The lieutenant governor argues that while one in 500 people have Covid-19, a single predeparture test reduces that to about one in 2,000. That means two or three people a day might slip through. “Hawaii can handle that," he says.
Some Hawaiian mayors have argued the state should require a second test after arrival—a final decision is expected this week. Dr. Green, the state’s Covid-response leader, says Hawaii doesn’t have enough tests for all arriving visitors and that a quarantine requirement of even a few days while awaiting test results would discourage tourists significantly. He has proposed spot-testing 10% of arriving passengers.
Hawaii will require a nucleic acid amplification test, which includes PCR and some newer rapid tests, administered by one of its partner organizations, including airlines, some drugstore chains and testing labs. Travelers will have to complete a health form and upload test results to travel.hawaii.gov. Arriving passengers will line up to be cleared by state officials at the airport. If they don’t have the proper test, they can self-quarantine for 14 days—and state officials say they will visit hotels or residences to make sure people are isolating—or turn around and go home. Violators face a criminal offense punishable by a $5,000 fine and a year in prison.
Basic precautions like masks, along with social distancing and avoiding crowded indoor spaces, will remain key to reducing virus spread, Dr. Green says.
To resurrect travel, industry leaders say uniform standards between countries and even between U.S. states are crucial. That means testing on both ends of a trip, for example, and agreement on which tests are required and when they must be taken.
The Centers for Disease Control and Prevention agrees. “Efforts are currently ongoing internationally to assess the risk reduction, determine what a feasible testing regime for air travel might look like, and gain some level of agreement on standards for a harmonized approach to testing globally in air transportation," a CDC spokesman says in a written statement.
Hartford’s Bradley Airport decided to make testing available when Connecticut amended its 14-day quarantine requirement for people arriving from states with higher infection rates to exempt anyone with a negative test.
Before that, a vacationer leaving Connecticut for a few days of Florida sun would, in theory, have to self-quarantine for 14 days. Though often ignored, quarantine restrictions have been a major factor in grounding air travel.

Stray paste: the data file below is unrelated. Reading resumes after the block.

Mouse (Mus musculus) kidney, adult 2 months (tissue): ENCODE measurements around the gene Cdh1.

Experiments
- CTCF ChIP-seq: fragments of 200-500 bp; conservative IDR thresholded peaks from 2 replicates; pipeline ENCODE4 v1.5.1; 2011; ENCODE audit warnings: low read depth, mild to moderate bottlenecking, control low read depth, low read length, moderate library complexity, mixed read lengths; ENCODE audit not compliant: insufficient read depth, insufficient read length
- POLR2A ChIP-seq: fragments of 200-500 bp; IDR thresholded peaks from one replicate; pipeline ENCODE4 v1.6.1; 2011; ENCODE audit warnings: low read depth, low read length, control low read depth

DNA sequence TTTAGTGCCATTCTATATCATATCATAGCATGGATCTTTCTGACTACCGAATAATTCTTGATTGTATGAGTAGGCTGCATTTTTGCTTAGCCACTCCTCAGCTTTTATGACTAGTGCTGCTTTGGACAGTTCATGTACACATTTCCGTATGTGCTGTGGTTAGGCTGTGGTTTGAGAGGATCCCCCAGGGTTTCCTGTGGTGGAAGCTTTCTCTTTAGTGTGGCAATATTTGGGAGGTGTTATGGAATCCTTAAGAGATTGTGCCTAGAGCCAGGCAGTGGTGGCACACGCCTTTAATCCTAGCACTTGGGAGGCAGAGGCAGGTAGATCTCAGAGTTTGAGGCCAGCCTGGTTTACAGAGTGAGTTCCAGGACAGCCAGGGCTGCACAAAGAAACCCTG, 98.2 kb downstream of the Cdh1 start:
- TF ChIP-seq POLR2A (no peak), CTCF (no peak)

Offering testing at big airports is a major undertaking, but midsize airports like Bradley can do it, usually in conjunction with a local laboratory, and differentiate to make the airport more attractive to fliers, says Kevin Dillon, executive director of the Connecticut Airport Authority.
JetBlue cited the testing as one reason for adding flights at Bradley to Las Vegas, San Francisco, Los Angeles and Cancún, Mexico.
At many airports, travelers pay for testing, typically $50 to $60 for a rapid test and $120 to $130 for a PCR test, which is required by many countries. Many health insurance plans cover the cost.
Bermuda set up some of the toughest testing requirements in the world. Now officials think that’s paying off with returning air service. Bermuda requires a negative test before departure—proof now must be uploaded through airline reservation systems—and upon arrival. In addition, subsequent tests are required on Day 4, Day 7 and Day 14 of a stay. Go for two weeks and you’ll be tested five times in Bermuda.
That strict protocol resulted in very low traffic when the island resumed commercial flights on July 1, says Ken Hassard, commercial director at Bermuda Skyport.
Now, as other beach destinations have seen jumps in Covid-19 cases despite 72-hour test requirements, Bermuda is seen as a safer destination and attracting more flights. By December, hotels will be at 55% of December 2019 capacity, he says, a huge jump from the complete shutdown of early summer.
“Turns out safety wins," Mr. Hassard says.